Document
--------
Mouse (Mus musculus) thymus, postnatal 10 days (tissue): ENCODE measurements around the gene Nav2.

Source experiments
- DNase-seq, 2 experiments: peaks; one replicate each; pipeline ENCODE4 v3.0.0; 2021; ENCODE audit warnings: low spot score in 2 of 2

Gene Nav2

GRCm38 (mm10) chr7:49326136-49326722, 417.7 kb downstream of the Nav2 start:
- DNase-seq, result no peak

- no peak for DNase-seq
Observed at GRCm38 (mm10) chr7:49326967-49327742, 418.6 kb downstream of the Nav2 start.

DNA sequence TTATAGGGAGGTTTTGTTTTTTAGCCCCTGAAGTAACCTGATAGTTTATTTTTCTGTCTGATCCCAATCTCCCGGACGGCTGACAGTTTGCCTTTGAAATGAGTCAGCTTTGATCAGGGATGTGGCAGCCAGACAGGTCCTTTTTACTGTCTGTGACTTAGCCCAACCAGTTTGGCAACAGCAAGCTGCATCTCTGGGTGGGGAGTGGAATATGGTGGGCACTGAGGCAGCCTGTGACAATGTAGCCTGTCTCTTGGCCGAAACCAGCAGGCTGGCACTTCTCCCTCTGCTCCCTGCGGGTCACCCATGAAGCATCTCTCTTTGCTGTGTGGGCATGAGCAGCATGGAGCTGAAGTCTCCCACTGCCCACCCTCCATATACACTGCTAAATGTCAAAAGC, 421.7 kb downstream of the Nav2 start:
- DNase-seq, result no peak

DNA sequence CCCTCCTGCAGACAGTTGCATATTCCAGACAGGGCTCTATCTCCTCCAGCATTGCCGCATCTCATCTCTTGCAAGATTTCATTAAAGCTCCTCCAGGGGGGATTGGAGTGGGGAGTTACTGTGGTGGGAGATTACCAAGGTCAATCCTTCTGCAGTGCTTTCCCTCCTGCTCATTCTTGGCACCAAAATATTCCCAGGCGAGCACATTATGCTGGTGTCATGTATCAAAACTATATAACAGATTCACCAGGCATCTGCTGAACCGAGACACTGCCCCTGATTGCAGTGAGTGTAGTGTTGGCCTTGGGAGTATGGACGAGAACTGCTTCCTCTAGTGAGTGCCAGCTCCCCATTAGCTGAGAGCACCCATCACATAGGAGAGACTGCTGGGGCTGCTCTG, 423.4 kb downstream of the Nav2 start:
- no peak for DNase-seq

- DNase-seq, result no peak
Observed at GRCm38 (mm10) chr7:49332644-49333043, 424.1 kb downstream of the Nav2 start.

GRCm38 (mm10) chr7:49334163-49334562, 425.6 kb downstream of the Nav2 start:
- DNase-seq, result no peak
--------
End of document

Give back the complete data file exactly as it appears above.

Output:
Mouse (Mus musculus) thymus, postnatal 10 days (tissue): ENCODE measurements around the gene Nav2.

Source experiments
- DNase-seq, 2 experiments: peaks; one replicate each; pipeline ENCODE4 v3.0.0; 2021; ENCODE audit warnings: low spot score in 2 of 2

Gene Nav2

GRCm38 (mm10) chr7:49326136-49326722, 417.7 kb downstream of the Nav2 start:
- DNase-seq, result no peak

- no peak for DNase-seq
Observed at GRCm38 (mm10) chr7:49326967-49327742, 418.6 kb downstream of the Nav2 start.

DNA sequence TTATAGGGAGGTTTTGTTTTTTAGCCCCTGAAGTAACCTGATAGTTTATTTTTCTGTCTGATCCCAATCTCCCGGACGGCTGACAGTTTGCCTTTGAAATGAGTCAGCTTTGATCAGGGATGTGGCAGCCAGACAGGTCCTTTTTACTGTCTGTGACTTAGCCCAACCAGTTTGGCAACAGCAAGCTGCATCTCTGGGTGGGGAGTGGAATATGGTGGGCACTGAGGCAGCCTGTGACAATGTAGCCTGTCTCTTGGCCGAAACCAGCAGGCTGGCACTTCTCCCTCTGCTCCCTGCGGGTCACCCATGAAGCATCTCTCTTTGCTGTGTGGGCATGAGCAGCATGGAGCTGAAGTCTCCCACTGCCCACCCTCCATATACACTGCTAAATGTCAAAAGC, 421.7 kb downstream of the Nav2 start:
- DNase-seq, result no peak

DNA sequence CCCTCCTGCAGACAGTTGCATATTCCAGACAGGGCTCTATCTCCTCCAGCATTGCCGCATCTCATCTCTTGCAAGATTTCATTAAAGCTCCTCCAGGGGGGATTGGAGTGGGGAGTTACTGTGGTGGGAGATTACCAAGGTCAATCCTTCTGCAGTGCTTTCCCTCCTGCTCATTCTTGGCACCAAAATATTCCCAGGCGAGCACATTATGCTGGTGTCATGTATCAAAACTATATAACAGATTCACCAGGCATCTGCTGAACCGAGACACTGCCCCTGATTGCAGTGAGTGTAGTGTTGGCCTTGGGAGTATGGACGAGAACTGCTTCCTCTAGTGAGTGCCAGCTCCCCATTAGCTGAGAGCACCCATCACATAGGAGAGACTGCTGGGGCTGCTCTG, 423.4 kb downstream of the Nav2 start:
- no peak for DNase-seq

- DNase-seq, result no peak
Observed at GRCm38 (mm10) chr7:49332644-49333043, 424.1 kb downstream of the Nav2 start.

GRCm38 (mm10) chr7:49334163-49334562, 425.6 kb downstream of the Nav2 start:
- DNase-seq, result no peak